Drew Pomeranz is the Boston Red Sox’s Dark Horse
If Chris Sale is the Boston Red Sox’s ticket-to-ride, Drew Pomeranz is their dark horse bringing up the rear. Including the clinic he put on Saturday night, the 28-year-old has now matched a career-high in wins with 11 (David Price has 5, but I digress).
In a single season, Pomeranz has gone from an indefensible underperformer to a guy pitching like a solid 2-starter behind Chris Sale. No one could have predicted this.
With a WAR of 2.5, Drew Pomeranz is the reason that the Red Sox are not currently neck and neck with the Yankees in the AL East. It may sound like homer hyperbole, but I assure you it is not. Let’s face it: Chris Sale cannot be the only successful starter this team has.
The Boston Red Sox Sox possess a team ERA of 3.71, which is the 3rd best in all of baseball. After his most recent win, Pomeranz has a well below the mean ERA of 3.36. Remove him from the equation, and this pitching staff is immensely thinner.
But, there is a hook.
No, literally there’s a hook: Pomeranz has a screwballer’s approach to dissecting the strike-zone. In his most effective season to date, 30% of Drew’s pitches have been his uncopyrighted knuckle-curve. A kid who has plus fastball location and low to mid 90’s velocity, has thrown 30% curveballs.
This visibly betrays just how deceptive a pitch his hook is to opposing hitters. Although it generates whiffs innumerable, his approach to pitching has its downfalls. He’s not exactly attacking the strike-zone here.
In order for Pomeranz to be as potent an arm as he has been in 2017, he has to conservatively dance around batters. This careful choreography makes him an inefficient pitcher, in terms of pitch-count. He’s working with polka-dot sized room for error. He really has to surgically locate this killer hook to stay effectual, namely after his first time through the opposing order. This is something he has done consistently in 2017, and we’re now seeing the product of such precision.
Disputably, Pomeranz has a secret-ingredient here akin to Mariano Rivera‘s cutter. And where do these pitcher’s with specialty pitches truly belong? In the bullpen.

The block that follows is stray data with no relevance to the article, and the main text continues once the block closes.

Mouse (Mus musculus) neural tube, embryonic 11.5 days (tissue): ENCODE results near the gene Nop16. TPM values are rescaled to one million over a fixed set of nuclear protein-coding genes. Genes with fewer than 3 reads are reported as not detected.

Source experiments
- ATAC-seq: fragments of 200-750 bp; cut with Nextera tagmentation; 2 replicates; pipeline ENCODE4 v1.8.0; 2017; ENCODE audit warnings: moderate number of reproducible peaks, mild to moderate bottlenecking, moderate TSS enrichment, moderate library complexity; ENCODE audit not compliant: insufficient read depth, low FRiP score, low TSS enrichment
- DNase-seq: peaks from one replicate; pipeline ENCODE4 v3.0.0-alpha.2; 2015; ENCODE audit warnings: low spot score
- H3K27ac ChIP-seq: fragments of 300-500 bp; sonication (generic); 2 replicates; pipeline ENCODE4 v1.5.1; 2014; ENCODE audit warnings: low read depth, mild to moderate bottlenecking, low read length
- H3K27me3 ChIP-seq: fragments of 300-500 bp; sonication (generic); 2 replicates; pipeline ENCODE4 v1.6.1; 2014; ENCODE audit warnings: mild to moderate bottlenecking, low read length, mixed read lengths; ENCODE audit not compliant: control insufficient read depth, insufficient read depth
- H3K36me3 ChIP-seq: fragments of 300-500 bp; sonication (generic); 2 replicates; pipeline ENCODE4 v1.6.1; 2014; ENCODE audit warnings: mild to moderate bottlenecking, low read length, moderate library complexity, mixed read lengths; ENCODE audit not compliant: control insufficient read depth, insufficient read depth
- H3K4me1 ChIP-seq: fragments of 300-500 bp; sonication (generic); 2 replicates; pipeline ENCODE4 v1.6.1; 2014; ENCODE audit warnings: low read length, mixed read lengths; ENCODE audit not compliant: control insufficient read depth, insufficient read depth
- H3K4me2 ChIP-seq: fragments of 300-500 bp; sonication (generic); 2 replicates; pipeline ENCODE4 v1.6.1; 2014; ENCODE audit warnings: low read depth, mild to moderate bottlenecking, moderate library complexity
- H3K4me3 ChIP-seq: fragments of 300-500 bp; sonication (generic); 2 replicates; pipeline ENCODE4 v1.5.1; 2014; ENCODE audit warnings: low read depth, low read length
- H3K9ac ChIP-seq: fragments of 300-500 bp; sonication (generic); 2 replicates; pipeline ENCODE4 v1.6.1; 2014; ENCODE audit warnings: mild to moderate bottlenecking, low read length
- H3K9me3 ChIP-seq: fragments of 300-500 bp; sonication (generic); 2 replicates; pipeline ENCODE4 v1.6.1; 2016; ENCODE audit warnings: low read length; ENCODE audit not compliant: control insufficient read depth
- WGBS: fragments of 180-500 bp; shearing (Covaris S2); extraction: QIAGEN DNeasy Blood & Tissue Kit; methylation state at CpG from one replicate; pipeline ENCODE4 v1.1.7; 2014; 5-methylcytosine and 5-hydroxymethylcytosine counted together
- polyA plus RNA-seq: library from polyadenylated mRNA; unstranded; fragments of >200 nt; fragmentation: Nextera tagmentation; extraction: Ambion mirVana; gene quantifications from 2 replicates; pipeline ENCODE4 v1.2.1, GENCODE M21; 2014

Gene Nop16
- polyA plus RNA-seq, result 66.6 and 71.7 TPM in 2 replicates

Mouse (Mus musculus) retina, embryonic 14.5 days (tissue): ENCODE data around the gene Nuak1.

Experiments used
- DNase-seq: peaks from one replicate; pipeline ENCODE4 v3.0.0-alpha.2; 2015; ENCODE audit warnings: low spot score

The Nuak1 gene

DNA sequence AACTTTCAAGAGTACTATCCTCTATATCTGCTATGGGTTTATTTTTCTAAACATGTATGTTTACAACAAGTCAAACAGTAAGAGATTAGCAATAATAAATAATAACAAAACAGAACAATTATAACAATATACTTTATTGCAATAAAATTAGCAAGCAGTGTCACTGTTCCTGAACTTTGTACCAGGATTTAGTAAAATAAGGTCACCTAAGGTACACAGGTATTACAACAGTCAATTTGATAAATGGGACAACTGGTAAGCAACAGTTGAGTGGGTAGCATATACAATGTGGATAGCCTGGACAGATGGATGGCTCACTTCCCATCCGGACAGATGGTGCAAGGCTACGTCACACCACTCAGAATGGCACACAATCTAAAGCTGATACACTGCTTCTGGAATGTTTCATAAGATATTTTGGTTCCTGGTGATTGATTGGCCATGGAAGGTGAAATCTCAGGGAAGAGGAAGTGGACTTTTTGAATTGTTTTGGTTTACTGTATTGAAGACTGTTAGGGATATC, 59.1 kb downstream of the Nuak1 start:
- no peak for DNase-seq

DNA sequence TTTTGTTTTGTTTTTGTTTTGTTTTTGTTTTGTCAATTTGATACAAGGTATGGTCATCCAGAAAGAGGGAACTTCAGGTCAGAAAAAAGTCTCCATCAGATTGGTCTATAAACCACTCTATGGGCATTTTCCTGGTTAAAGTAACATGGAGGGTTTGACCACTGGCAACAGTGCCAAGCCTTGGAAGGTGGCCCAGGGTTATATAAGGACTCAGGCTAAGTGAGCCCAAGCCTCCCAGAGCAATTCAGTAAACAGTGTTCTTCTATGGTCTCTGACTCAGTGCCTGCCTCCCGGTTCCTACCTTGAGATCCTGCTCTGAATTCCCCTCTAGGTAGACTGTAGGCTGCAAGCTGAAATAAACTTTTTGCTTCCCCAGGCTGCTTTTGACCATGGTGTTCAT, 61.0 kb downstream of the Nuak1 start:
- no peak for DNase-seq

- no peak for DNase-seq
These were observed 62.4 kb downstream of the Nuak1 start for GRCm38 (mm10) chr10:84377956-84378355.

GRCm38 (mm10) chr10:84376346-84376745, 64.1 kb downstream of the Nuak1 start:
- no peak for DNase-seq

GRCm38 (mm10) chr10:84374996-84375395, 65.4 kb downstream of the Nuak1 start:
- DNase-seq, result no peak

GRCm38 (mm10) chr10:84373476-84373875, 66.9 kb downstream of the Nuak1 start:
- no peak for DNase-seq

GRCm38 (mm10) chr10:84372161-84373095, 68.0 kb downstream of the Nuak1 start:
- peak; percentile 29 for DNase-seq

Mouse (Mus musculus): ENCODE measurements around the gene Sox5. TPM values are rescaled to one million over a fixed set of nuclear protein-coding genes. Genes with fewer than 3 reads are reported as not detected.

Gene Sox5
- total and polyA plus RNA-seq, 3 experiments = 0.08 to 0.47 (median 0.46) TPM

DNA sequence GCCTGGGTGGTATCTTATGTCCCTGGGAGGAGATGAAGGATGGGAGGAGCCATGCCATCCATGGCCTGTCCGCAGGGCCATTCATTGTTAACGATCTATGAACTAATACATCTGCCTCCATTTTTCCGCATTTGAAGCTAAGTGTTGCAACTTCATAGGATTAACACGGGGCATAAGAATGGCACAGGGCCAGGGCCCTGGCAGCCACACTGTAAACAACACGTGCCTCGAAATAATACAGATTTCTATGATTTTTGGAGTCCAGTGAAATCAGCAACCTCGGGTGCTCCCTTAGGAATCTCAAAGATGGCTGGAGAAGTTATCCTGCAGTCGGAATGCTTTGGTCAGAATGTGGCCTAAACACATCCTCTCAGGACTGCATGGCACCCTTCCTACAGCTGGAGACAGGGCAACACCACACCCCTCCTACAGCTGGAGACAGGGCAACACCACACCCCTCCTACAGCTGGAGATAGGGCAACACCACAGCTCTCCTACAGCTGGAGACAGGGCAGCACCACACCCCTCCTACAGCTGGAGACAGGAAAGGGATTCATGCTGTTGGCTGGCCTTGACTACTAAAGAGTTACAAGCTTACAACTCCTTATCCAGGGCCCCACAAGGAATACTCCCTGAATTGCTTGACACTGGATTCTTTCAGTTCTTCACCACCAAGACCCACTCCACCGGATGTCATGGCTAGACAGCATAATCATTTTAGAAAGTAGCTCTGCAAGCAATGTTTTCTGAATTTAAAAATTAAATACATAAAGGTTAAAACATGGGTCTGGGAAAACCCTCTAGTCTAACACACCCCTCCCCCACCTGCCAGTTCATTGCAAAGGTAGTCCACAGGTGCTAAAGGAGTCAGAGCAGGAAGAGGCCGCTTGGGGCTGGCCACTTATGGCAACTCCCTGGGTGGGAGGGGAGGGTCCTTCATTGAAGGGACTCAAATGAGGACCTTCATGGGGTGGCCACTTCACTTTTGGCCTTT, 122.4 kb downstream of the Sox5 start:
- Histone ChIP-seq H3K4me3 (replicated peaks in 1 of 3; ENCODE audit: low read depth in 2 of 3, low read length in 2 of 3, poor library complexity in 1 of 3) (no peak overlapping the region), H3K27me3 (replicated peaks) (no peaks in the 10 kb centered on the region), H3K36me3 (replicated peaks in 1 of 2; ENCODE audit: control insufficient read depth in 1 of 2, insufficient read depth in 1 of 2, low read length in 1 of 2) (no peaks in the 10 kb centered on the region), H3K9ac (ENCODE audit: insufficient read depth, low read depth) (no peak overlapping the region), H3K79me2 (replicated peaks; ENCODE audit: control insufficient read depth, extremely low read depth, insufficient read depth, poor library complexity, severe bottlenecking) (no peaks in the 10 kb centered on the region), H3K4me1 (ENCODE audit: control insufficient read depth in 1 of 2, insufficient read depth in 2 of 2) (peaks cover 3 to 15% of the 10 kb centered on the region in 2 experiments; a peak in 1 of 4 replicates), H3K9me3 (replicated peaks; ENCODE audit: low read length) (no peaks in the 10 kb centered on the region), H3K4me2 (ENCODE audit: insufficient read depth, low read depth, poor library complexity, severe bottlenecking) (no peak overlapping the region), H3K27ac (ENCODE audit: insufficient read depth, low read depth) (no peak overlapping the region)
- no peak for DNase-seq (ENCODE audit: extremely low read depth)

A Reliever In The Making
What amplifies the appeal of Drew Pomeranz is his flexibility. He’s more than willing to pitch in any capacity, be it starting or coming out of the bullpen. If done coherently, John Farrell could leverage this chess-piece as an Andrew Miller type all-purpose reliever.
We saw Pomeranz in this prototypical role, last year against Cleveland in the ALDS. In the 2 games where he had an opportunity to work out of the bullpen, he didn’t exactly perform at the zenith of his ability. He posted a 4.91 ERA in 3 ⅔ innings pitched (but he did have 7 K’s). It’s the pliability and the willingness to conform to the role that the Red Sox need him in, that makes this kid so valuable. With more experience, Pomeranz could surely harness his latent relieving talent. The stuff is so glaringly there.
He’s having a career year as a starter, but if every cog was turning for this rotation, Pomeranz would be better suited coming out of the pen. He could consume innings manifold, and provide needed recovery time for the other bullpen arms. To give him ample adjustment time, he should make the move before October.
Whenever David Price is ready to return, Farrell could comfortably dispatch Pomeranz to the pen. This would allow him to capitalize on the momentum he has already generated as a starter. Regardless of how he’s used, the evolution of Drew Pomeranz is something to behold here in Boston. He’s a suppressed secret-weapon that can no longer be ignored.